Gloves may help prevent Parkinson's

At minimum, personal protective equipment includes gloves, long pants, long-sleeved shirt, shoes and socks. Some situations also call for protective eyesore and protective coveralls. (Courtesy of the Pesticide Safety Education Program)

March 21, 2017

Lincoln, Neb. — Good doses of caution and prevention can help keep agricultural producers safer from acute injuries and chronic diseases, said a Nebraska Extension educator.

Clyde Ogg said acute injuries are those happening immediately – from an overturned tractor, for example. Chronic diseases occur over a longer period of time -- Parkinson’s, a degenerative disorder of the central nervous system -- is an example. One major study links Parkinson’s with using certain pesticides.

The Agricultural Health Study (AHS) has involved more than 89,000 farmers and their spouses since 1993.

“The AHS is the health benchmark of agricultural pesticide applicators, and continues to release information on new health study updates,” said Ogg, who heads the Pesticide Safety Education Program at UNL. In 2011 AHS researchers reported that study participants who used the herbicide paraquat or insecticide rotenone were twice as likely to develop Parkinson’s as were people who didn’t. 

A key to pesticide safety is literally in the palm of your hand: wearing proper gloves.

A 2015 AHS study update reports wearing chemical-resistant gloves and changing clothes after using pesticides may help prevent Parkinson’s. Without gloves, the study showed that Parkinson’s was associated with using paraquat or the insecticide permethrin. Parkinson’s was not associated with applicators who regularly wore gloves.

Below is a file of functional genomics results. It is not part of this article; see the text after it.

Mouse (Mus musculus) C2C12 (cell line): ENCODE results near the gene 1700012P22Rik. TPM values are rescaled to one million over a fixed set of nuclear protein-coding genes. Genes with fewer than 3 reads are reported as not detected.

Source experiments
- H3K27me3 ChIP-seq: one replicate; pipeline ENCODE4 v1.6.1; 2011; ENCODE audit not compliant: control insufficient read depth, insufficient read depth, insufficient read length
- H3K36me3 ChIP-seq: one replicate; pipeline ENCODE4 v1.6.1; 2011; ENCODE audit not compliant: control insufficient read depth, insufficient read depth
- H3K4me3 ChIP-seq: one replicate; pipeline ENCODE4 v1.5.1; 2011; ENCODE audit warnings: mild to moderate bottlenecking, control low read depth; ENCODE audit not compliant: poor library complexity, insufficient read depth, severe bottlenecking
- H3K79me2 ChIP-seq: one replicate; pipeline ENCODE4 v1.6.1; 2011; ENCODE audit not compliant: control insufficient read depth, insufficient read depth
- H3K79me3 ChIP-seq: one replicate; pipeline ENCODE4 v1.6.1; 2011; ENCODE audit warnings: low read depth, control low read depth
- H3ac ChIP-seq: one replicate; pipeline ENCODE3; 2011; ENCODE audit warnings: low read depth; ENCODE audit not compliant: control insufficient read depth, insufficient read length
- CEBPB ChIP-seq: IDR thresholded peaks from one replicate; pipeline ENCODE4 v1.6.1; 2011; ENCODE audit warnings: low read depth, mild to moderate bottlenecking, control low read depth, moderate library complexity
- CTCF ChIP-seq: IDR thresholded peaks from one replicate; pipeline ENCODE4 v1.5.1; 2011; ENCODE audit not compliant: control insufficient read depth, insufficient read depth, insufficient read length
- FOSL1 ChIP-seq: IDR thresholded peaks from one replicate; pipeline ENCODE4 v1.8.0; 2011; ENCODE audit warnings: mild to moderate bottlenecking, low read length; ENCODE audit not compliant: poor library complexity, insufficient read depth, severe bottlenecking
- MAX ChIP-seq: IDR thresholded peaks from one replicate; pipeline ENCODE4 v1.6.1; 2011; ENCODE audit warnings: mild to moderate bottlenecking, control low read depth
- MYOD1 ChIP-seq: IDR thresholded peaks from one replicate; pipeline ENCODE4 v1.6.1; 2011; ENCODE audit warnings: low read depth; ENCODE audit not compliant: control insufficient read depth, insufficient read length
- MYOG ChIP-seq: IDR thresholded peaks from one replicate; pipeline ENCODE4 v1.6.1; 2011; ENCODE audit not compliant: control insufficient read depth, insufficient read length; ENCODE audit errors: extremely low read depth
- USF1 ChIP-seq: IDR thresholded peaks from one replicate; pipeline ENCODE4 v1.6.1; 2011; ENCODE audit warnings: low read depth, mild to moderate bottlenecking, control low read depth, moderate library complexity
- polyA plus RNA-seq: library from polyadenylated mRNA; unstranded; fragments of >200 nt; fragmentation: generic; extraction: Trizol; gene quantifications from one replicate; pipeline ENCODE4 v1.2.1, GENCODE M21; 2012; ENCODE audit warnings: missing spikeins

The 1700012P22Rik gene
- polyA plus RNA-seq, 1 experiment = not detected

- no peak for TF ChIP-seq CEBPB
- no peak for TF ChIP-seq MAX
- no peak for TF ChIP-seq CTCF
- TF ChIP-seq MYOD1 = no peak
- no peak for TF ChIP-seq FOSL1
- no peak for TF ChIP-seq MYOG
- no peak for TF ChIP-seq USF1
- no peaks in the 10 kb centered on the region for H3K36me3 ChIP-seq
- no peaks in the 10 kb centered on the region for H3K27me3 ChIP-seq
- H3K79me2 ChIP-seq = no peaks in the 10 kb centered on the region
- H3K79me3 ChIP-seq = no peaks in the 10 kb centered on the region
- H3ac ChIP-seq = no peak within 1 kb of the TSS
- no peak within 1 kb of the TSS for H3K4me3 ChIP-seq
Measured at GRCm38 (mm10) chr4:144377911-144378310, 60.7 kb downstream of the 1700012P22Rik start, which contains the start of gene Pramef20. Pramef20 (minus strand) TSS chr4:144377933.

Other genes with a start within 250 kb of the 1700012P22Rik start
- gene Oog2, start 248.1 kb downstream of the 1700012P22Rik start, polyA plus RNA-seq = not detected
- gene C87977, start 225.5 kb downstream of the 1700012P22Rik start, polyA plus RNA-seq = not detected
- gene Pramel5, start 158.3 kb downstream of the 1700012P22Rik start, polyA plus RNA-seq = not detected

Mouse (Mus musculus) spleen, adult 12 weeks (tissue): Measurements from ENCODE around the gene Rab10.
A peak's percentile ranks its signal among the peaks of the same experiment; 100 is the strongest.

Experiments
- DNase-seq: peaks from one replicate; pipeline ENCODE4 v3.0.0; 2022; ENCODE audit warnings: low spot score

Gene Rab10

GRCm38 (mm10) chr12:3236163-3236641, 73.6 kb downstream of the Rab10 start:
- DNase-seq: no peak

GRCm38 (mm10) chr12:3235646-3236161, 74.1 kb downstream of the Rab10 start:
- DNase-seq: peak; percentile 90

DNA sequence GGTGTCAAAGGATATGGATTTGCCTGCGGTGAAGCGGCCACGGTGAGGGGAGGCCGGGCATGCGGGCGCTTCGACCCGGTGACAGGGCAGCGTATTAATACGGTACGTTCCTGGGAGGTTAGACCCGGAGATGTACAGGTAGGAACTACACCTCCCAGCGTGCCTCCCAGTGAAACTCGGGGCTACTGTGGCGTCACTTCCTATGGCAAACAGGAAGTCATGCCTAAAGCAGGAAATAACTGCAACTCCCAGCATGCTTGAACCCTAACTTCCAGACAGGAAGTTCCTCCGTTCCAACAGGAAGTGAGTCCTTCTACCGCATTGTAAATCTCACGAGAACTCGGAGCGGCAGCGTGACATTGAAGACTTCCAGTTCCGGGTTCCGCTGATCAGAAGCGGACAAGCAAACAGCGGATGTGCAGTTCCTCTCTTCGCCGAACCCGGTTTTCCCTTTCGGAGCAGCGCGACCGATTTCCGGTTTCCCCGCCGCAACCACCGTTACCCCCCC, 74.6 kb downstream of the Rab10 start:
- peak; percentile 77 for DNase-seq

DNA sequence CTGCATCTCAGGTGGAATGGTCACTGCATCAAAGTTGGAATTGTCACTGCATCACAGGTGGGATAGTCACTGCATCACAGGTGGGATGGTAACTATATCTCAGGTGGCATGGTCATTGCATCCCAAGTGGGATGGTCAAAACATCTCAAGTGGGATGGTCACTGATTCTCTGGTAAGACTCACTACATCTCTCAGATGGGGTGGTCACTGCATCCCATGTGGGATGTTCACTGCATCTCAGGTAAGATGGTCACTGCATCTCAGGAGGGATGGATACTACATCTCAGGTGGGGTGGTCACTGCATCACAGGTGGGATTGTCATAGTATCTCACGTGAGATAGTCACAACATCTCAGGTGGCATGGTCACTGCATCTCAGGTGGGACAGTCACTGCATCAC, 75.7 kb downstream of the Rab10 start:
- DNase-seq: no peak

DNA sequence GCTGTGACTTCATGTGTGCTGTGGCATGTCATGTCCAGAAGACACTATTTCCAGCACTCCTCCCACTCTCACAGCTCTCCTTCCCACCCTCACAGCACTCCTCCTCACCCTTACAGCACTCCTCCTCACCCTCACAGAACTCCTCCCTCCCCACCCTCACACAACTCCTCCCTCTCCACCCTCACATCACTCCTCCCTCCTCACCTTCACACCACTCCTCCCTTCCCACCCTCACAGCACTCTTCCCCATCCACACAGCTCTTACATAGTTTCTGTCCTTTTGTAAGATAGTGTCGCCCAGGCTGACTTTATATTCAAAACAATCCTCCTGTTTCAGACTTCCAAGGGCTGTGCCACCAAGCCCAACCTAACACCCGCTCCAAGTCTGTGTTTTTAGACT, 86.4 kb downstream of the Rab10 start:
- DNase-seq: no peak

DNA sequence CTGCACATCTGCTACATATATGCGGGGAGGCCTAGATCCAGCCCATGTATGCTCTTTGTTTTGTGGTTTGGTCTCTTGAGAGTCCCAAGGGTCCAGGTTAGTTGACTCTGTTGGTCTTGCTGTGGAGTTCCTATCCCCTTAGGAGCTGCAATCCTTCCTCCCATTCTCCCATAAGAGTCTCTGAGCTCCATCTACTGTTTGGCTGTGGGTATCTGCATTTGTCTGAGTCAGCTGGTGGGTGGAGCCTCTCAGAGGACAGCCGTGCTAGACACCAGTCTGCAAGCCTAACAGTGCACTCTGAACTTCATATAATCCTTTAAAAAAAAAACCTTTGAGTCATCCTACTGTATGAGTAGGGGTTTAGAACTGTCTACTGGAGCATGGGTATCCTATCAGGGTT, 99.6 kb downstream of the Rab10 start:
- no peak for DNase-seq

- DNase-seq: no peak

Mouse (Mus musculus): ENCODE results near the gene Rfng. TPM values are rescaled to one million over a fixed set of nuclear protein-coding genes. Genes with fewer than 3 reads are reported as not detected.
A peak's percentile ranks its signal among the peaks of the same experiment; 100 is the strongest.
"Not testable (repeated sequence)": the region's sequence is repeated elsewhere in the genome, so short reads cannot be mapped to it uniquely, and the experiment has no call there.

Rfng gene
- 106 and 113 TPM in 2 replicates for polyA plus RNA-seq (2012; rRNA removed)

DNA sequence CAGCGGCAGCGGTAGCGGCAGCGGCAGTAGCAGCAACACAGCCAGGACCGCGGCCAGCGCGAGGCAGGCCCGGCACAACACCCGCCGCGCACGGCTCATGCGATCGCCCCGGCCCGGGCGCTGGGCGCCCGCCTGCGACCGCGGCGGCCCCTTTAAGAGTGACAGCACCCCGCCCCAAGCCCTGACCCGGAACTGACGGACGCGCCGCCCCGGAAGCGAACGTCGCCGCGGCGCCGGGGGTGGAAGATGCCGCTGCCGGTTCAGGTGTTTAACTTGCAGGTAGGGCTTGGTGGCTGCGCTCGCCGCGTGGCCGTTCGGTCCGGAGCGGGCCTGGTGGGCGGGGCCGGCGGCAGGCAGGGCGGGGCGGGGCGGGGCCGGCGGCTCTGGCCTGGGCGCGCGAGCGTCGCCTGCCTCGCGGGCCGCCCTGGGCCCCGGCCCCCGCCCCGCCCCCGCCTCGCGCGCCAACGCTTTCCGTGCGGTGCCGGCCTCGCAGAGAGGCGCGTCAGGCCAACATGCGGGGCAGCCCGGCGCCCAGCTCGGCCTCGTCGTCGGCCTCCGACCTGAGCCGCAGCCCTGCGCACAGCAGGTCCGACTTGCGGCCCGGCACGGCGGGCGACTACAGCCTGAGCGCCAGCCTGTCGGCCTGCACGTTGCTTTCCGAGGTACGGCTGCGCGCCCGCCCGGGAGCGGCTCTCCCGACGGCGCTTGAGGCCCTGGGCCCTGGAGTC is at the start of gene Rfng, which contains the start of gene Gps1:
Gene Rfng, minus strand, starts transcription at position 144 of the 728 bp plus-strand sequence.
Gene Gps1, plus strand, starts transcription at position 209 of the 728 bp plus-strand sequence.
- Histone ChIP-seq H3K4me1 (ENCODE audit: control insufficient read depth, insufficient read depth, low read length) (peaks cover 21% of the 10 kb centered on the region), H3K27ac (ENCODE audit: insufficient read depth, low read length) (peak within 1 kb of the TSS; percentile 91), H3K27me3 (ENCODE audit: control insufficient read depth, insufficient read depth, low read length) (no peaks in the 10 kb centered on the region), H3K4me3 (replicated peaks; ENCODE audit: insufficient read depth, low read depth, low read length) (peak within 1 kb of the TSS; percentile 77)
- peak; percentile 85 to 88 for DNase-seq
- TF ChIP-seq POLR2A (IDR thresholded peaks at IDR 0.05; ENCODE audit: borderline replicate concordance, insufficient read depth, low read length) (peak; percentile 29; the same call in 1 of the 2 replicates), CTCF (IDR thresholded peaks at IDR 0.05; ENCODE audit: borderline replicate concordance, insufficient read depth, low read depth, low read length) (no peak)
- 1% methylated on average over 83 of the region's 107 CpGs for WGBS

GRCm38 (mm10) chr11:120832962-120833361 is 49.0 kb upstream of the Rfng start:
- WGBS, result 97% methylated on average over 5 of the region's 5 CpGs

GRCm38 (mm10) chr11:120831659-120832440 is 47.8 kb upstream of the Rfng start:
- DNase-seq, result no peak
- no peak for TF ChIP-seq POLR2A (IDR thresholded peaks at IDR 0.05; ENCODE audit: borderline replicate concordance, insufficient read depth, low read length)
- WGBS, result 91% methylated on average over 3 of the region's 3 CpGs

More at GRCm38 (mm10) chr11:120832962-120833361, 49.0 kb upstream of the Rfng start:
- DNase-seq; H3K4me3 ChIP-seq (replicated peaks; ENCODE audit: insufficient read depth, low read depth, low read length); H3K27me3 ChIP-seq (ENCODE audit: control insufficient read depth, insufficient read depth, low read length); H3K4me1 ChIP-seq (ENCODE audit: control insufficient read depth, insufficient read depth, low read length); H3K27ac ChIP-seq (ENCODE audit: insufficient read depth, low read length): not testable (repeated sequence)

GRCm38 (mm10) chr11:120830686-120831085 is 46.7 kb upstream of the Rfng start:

All gloves, Ogg noted, are not the same. And, gloves are only one part of personal protective equipment (PPE) required by the pesticide label for handlers and applicators to protect themselves.

At minimum PPE calls for gloves, long pants, long-sleeved shirt, shoes and socks. So how do you know what else to wear, such as goggles, respirators and aprons?

 (http://extensionpubs.unl.edu/publication/9000016362223/protective-clothing-and-equipment-for-pesticide-applicators/ .)

“The label tells all,” Ogg said. The pesticide label is a legal document that tells all about the details of using a particular product, including gloves and other PPE. Chemical-resistant gloves, for example, are made of barrier laminate, butyl rubber, nitrile rubber, neoprene rubber, natural rubber, polyethylene, polyvinyl chloride (PVC) or Viton.

Ogg urges people handling pesticides to note these safety factors:

- Water-resistant is not chemical-resistant, and typical household, cotton and leather gloves should never be used for protection from pesticides.

- Never re-use any disposable, one-time use gloves or other PPE. Glove length, such as elbow-length, also may be specified on the product label.

- Chemical-resistant gloves for use with pesticides are unlined, to prevent the lining from absorbing any pesticide and transferring it to the wearer’s skin.

- When removing gloves, first wash thoroughly with soap and water. Carefully remove gloves without touching skin or the glove’s interior.

Pesticide product labels undergo scheduled reevaluations, and can be changed at any time – even within a season -- due to new research and/or regulatory requirements.

“That’s why it’s imperative to read the entire label every time you purchase a pesticide product,” Ogg said. “Always follow label directions.”

In February 2017 the AHS also reported that farm workers who have a high pesticide exposure event – such as a spill – are more likely to experience molecular changes on DNA that may lead to certain cancers. 

Other AHS studies are ongoing with pesticides and potential memory loss and kidney disease.

The Agricultural Health Study is a prospective study of cancer and other health outcomes in a cohort of licensed pesticide applicators and their spouses from Iowa and North Carolina. The AHS began in 1993 with the goal of answering important questions about how agricultural, lifestyle and genetic factors affect the health of farming populations. The study is a collaborative effort involving investigators from the National Cancer Institute and the National Institute of Environmental Health Sciences, the Environmental Protection Agency, and the National Institute for Occupational Safety and Health.

More than 89,000 farmers and their spouses in Iowa and North Carolina have been involved in the AHS since 1993 https://aghealth.nih.gov/.


Clyde Ogg
Extension Educator
Pesticide Safety Education Program
402-472-1632
cogg1@unl.edu

Writer: Cheryl Alberts, Pesticide Safety Education Program